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Espresso, Saints, Statues – A Roman Holiday.

Rome, Italy

Why Rome is called the Eternal City?  It’s been rebuilt one more time than it’s been burned down (four), extended, redeveloped, redesigned, conquered, re-conquered, painted, decorated, dug up and traipsed all over by tourists, archaeologists and pilgrims.  Rome doesn’t so much last forever as eternally put up with indignities.

It remains a superb place for a holiday.  It’s one of the few cities – in fact, probably the only one – where you could happily spend a whole two week vacation just wandering around.

Where to start?The Forum

Well, everyone knows about the Roman Empire, so make sure you check out the Forum.  Rome is built on seven hills.  The Forum, the heart of the ancient city, sits between the Capitoline and Palatine summits.  It’s a wonderfully evocative place, especially if you visit at dusk when the sun, low in the sky, is reddening the ancient marble.  It’s also full of cats.  They seem to like the nooks and crannies of the old city far more than the heat and bustle of the modern buildings that surround it.


From the Forum, you can have a mosey up the gentle slopes of the Palatine – a great place to take some shelter from the sun under the plane trees than line its flanks.  On the hill’s low, flat summit you can see the remains of the palaces of the emperors, and gaze down into the pit of the Circus Maximus, where chariot races were staged for their entertainment.  Seen Ben Hur?  This is where it all happened.

Colosseum One of the great things about the remains of ancient Rome is that they’re all so close together.  Roll on down the other side of the Palatine, through the arch of Titus, and you’re at the Colosseum – probably the most famous of Rome’s landmarks.  Two thousand years old, it remains a masterpiece of engineering: it’s half in ruins only because its high-quality stone has been plundered to build the city’s houses over the years.  Inside you can see the place where gladiators fought to the death and Christians were thrown to the lions – though that didn’t happed as often as legend says.  Kids, naturally, love it.

But, of course, there’s much more to Rome than that.  Head north from the heart of the ancient city to the area surrounding the Piazza di Spagna.  Again, probably the best time of day to visit is at dusk, when students sit on the Spanish steps and the smell of the wonderful local cooking drifts out of sidewalk bistros.  The chic boutiques in this area usually stay open until around 9pm – you’ll find shopping much more fun in the cool of the evening, especially in summer.

If you like café culture, cross the River Tiber into the Trastevere area.  This is the Rome of La Dolce Vita, full of beautifully dilapidated, stuccoed apartment buildings, tiny bookshops – and some of the city’s best-value places to eat.  A plate of lasagna for six euros in Trastevere is as good – or better – than a three course meal for ten times the price in one the city’s classier areas.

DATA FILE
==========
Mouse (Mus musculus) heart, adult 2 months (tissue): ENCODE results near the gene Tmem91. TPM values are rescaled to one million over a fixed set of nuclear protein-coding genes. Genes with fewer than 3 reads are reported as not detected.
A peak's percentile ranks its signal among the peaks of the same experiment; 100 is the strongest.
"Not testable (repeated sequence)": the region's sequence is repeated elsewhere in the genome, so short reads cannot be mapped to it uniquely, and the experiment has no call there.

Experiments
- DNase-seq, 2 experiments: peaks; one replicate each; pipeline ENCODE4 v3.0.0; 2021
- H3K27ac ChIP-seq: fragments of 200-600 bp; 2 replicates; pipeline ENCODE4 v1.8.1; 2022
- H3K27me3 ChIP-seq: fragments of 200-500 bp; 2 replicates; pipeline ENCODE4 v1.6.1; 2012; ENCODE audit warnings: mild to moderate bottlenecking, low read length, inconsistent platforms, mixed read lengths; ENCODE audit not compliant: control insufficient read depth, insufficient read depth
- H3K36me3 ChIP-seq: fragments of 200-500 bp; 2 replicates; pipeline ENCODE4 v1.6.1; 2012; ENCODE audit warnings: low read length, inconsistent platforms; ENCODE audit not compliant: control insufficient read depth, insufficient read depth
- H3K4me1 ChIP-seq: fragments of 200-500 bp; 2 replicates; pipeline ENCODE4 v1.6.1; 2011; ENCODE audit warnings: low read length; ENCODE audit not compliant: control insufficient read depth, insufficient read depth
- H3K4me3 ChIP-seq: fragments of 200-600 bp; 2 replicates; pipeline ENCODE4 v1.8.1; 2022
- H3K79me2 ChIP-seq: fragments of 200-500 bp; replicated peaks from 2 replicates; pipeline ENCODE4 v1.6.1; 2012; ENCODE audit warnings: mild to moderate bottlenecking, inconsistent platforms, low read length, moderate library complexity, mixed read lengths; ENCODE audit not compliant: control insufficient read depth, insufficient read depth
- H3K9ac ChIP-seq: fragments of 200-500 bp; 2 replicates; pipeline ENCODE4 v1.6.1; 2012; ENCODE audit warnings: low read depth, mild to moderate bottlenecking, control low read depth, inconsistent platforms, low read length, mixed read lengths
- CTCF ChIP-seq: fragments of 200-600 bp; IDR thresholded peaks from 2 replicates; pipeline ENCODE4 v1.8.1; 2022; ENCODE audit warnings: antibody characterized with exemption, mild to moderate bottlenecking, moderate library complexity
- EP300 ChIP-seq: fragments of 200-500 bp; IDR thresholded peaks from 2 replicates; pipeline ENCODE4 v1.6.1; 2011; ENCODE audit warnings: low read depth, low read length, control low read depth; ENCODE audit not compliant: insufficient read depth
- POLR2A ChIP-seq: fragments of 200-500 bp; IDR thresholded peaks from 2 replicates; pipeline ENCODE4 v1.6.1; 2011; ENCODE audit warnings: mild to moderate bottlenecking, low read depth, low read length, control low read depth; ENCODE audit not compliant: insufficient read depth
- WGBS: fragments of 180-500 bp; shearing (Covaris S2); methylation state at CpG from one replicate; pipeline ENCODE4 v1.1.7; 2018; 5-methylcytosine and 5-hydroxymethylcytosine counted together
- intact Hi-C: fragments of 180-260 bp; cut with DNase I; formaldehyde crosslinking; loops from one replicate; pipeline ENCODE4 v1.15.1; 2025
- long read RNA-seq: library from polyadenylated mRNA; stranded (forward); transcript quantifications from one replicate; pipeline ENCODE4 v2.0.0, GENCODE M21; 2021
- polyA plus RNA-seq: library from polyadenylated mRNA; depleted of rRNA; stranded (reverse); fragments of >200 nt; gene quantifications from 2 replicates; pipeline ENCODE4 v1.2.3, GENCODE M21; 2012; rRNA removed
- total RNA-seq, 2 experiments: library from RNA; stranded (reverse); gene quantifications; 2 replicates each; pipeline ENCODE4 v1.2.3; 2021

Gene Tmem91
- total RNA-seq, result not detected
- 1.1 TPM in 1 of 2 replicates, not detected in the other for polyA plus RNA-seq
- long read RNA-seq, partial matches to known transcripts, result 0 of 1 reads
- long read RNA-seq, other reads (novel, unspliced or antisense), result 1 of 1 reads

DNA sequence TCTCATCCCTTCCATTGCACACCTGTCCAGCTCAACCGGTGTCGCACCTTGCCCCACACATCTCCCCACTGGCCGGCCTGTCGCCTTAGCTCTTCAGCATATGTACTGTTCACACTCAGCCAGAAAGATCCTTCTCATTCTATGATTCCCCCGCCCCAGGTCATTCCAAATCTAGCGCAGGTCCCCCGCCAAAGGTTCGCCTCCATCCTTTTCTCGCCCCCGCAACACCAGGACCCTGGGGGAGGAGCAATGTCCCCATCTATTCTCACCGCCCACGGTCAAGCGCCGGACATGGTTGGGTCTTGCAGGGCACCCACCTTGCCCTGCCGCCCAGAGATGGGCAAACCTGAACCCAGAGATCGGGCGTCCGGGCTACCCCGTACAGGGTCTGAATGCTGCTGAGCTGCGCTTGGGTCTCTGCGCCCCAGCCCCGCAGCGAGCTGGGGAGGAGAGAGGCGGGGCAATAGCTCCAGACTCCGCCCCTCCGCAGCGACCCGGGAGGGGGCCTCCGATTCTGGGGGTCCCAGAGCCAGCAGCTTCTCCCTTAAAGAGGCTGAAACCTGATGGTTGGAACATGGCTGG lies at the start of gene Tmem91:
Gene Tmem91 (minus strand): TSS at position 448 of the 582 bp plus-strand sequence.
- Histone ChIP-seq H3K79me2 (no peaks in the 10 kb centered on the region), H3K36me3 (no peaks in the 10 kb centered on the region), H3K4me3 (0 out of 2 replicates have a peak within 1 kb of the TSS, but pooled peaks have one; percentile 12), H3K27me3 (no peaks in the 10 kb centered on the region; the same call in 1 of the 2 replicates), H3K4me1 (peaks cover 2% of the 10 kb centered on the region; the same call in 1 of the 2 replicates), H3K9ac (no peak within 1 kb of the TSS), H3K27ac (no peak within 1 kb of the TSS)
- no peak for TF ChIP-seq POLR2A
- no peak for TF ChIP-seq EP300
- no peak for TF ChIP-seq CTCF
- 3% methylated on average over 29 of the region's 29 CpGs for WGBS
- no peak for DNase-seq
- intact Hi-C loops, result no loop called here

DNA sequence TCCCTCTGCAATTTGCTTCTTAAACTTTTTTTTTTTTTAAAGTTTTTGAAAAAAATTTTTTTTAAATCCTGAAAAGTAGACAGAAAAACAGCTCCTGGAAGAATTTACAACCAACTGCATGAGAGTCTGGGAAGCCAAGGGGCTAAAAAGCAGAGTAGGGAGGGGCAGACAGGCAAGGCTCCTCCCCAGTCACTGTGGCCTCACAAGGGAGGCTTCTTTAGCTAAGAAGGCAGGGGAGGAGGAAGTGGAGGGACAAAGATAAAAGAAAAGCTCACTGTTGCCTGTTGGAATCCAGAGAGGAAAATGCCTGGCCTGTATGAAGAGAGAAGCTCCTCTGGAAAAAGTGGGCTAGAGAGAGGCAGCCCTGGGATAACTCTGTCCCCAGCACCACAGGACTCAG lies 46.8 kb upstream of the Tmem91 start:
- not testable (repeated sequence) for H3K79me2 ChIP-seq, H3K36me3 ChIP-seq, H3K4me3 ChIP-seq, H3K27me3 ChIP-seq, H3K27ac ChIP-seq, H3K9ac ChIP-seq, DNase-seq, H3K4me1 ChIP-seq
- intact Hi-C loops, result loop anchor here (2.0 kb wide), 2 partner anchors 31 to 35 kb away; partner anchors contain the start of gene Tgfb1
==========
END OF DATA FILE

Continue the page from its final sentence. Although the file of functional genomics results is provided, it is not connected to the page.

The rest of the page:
The other must-see in Rome is the Vatican.  It’s about a thirty-minute walk north of Trastevere, though it’s quite easy to use the city’s brand-new tram system.  Vatican City is the world’s smallest independent state, and, although it’s tiny, you could spend several days looking around its treasures.  Most people head straight for the Sistine Chapel to see Michelangelo’s famous ceiling painting.  It’s funny, sometimes, to stand in the rooms leading to the chapel and see people virtually sprinting through, ignoring the less famous but almost-as-great art around them simply to see the really famous one.  Take time out to admire the great masterpieces by Raphael and Titian. Even if art’s not your thing, you’ll not regret seeing some of the world’s finest painting.

St. Peters Square While you’re in the Vatican – assuming that you have wangled a personal audience with the Pope – it’s worth climbing the dome of St Peter’s Basilica.  It too is the work of Michelangelo.  Back in those days if you called yourself an artist you had to turn your hand to anything!  Climb the curious slanted stairway that winds up between the inner and outer skins of the great dome, and, when you’ve regained your breath, spend twenty minutes or so looking out at the city of Rome spread beneath you.  You can count all the hills from up there, and see some of the most famous landmarks – the Capitoline, the Colosseum, even the great dome of the Pantheon temple a mile or so away on the other side of the river.

Get up there, and you can begin to see why it’s called the Eternal City.  Rome, although it has changed enormously over the years, is a little world to itself.  It seems to have more history and culture than some whole countries.  They say nothing lasts forever. Visit Rome, and you wouldn’t want to bet on it.

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